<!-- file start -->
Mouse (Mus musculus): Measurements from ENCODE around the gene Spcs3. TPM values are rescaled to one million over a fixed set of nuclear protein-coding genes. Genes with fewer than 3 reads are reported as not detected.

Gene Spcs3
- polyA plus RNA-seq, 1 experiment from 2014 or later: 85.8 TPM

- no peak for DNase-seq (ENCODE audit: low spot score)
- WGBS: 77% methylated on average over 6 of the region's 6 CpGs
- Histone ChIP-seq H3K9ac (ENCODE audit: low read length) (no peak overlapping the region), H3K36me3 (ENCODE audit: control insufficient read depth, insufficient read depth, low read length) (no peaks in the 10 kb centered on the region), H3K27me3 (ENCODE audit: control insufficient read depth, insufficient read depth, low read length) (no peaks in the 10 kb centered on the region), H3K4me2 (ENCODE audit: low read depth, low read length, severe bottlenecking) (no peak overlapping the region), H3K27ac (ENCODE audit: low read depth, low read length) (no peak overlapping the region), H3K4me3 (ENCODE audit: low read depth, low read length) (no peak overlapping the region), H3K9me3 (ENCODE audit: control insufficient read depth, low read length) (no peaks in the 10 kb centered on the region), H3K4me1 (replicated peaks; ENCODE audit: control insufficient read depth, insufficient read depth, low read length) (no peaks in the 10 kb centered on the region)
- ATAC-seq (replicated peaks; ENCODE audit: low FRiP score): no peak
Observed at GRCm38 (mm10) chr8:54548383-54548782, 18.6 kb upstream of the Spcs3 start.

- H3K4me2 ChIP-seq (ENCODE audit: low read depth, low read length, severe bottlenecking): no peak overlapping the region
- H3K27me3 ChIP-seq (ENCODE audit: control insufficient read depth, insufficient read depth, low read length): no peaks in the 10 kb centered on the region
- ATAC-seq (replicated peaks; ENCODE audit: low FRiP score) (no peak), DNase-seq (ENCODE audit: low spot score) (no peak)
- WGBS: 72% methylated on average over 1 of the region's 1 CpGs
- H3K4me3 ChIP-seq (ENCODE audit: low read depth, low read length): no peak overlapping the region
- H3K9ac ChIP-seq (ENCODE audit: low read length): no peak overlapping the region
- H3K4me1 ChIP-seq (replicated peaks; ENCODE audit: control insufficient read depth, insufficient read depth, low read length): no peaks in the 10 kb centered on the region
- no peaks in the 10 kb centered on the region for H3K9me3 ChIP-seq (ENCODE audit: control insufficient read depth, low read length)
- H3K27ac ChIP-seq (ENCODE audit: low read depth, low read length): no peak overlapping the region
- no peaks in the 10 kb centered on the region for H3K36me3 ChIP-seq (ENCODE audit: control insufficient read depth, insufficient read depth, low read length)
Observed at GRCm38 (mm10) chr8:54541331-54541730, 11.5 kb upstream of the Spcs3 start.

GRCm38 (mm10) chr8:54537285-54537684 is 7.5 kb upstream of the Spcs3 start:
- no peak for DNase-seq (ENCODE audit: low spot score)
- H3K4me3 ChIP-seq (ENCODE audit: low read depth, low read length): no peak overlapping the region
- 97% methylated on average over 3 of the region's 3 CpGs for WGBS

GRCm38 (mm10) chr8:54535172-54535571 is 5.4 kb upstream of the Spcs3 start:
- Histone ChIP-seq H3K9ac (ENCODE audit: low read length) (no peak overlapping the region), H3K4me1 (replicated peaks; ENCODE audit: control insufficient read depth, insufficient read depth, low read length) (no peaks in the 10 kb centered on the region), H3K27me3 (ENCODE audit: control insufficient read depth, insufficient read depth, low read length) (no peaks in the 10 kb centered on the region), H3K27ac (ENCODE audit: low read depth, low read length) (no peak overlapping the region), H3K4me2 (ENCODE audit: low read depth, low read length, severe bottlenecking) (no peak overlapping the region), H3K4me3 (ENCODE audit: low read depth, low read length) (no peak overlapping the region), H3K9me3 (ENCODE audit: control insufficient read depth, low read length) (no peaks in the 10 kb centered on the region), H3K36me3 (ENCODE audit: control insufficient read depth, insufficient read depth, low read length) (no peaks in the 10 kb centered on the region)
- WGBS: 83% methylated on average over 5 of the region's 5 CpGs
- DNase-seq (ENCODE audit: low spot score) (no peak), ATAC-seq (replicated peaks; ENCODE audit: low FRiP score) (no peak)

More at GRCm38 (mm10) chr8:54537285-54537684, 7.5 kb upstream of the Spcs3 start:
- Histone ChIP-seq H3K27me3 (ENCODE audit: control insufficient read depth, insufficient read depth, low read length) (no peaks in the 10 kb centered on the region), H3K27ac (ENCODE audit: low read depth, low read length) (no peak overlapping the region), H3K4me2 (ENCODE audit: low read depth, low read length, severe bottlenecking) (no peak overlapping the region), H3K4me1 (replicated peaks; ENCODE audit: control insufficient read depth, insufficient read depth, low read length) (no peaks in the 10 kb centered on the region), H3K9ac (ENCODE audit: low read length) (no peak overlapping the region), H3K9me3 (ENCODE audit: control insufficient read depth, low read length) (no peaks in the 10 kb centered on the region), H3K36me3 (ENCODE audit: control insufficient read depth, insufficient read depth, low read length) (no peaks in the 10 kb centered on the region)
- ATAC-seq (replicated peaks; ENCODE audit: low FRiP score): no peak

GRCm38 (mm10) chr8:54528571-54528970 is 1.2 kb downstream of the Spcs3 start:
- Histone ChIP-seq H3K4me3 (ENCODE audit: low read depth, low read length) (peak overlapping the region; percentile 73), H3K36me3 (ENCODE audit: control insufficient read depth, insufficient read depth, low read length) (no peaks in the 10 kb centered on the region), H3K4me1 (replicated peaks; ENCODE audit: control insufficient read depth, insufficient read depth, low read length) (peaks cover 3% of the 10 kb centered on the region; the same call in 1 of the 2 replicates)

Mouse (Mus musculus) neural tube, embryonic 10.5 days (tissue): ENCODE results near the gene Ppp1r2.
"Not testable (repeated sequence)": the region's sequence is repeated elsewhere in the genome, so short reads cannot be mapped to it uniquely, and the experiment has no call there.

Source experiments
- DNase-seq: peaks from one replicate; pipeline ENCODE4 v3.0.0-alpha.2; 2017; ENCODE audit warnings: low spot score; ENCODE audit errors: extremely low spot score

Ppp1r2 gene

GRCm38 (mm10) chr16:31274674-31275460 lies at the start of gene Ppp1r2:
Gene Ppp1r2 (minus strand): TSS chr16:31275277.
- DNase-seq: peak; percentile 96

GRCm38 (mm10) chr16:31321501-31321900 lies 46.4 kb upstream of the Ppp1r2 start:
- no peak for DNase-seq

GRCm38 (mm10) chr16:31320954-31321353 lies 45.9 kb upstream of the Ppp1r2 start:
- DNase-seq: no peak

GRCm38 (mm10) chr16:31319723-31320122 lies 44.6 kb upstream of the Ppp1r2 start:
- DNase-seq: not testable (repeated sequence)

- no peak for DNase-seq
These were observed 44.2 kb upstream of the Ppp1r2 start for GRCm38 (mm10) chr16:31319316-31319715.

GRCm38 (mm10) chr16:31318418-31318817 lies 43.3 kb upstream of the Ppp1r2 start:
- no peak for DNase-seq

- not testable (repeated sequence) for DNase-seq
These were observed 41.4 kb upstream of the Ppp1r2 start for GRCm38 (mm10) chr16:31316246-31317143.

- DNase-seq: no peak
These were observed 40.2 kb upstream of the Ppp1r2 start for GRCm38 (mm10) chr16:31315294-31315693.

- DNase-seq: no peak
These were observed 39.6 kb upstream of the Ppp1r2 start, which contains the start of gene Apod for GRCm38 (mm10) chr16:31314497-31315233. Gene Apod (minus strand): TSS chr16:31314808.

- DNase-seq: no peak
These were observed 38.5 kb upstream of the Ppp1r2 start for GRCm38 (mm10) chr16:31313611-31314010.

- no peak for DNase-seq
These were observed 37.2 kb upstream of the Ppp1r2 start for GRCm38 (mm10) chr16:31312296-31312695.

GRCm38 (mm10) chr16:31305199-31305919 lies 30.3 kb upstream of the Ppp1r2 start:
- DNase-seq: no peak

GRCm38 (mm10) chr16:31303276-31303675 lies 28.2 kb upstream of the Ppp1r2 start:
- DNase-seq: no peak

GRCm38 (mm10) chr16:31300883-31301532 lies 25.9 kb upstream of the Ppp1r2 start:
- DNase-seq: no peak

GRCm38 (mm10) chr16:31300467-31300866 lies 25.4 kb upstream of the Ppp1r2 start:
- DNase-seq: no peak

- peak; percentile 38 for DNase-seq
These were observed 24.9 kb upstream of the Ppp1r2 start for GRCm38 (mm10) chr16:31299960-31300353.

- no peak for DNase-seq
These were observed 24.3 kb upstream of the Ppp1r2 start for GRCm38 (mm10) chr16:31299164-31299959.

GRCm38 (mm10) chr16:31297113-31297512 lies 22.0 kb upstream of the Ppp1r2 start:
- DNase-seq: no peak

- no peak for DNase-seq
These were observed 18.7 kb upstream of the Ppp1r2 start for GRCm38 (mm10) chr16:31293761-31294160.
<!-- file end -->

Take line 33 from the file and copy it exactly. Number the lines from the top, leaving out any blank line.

Mouse (Mus musculus) neural tube, embryonic 10.5 days (tissue): ENCODE results near the gene Ppp1r2.